Here at Dealspwn we're all about getting the best games for the least amount of financial effort, and we often tend to forget that some of the most addictive offerings out there are completely free. With that in mind, welcome to Click To Play, a new weekly feature where we'll be hunting down the best browser-based games each week so you don't have to. Check in with us every Monday to spice up your coffee breaks for the week!
This week: SteamBirds
Far from being a cooking technique for poultry, SteamBirds is a turn-based strategy game that sees you dogfighting over the maps of Europe in an alternative, fictionalised history where the airborner battle of WWII were fought between planes that had harnessed the power of low-temperature fusion and were powered on super-heated steam. Hence the name. That concept probably doesn't sound hugely thrilling, but SteamBirds proves not only to be a fantastically engrossing little game, but also offers a suprising level of tactical gameplay in a seemingly simple package.
Everything here is mouse-driven and, peering over the combat maps from a top-down view, you set about organising flight paths for your small squadrons of aircraft, attempting to line up the perfect line of attack and obviously avoiding enemy fire. For added strategic fun, each plane comes equipped with a couple of special features, often taking a turn or two to recharge, and ranging from being able to pull a useful 180 degree turn, to speed boosts, poison gas and damage shields.
You'll progress through the levels, facing increasingly more challenging numbers and types of enemy aircraft as you go, only able to open fire when you come within a certain range, so you won't just be able to go ploughing through the game expecting to tailgun with ease. What does occur is an excellently implemented game of cat-and-mouse; you'll find no base building here, and no way to simply accumulate units until you can crush your enemies trough brute force. This is a patient tactician's dream, with the later levels really requiring some serious forethought.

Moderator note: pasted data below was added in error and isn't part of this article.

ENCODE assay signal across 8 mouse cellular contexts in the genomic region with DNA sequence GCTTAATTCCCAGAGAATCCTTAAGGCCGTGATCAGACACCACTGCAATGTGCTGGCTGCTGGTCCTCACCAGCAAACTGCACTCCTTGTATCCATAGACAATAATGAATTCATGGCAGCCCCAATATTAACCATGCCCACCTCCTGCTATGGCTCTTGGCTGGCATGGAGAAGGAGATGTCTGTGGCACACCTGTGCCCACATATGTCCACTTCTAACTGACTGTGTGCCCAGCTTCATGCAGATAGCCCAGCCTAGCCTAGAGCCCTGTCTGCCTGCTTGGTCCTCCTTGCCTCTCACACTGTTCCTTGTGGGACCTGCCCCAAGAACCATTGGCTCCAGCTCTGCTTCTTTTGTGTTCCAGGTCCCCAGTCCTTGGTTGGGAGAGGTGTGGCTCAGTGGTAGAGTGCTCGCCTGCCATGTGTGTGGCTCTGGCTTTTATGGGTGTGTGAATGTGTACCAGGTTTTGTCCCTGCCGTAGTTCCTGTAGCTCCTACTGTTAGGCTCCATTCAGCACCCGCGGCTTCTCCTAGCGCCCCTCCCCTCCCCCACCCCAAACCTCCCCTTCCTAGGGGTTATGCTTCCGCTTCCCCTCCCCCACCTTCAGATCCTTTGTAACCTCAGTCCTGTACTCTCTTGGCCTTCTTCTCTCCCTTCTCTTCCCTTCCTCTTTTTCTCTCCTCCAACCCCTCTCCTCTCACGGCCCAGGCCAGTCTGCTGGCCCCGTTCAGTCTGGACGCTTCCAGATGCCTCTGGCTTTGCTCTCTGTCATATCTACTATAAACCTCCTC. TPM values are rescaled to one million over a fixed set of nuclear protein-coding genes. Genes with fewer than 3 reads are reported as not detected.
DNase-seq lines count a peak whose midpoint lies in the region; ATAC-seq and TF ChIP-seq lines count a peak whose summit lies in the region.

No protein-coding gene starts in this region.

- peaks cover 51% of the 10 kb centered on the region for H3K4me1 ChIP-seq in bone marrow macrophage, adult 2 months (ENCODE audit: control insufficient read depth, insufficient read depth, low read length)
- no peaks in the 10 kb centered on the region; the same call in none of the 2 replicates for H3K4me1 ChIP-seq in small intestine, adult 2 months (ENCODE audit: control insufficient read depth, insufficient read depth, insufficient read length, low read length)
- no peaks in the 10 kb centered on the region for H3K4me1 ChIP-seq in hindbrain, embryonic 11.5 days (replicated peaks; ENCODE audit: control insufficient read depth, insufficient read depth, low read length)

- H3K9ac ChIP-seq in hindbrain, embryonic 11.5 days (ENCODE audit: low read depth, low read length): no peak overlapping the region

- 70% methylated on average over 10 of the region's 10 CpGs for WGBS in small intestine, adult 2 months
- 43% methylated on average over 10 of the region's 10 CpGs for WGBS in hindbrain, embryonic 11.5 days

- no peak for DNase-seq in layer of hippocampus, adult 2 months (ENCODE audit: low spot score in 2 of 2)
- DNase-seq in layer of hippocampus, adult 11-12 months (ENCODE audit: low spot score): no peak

The visual design matches the gameplay as simple, yet elegant, the militaristic topographical relief maps perfectly bringing the themes of aviation and strategic plotting together, and the atmospheric soundtrack is a nice touch indeed. It is utterly refreshing to see a flash-based strategy game that isn't just another take on the boring and stale defence model, and with a development team with some cracking games to their name (including Fantastic Contraption, Canabalt, Super Meat Boy and Bunni) it's no surprise that this is an absolute firecracker of a game.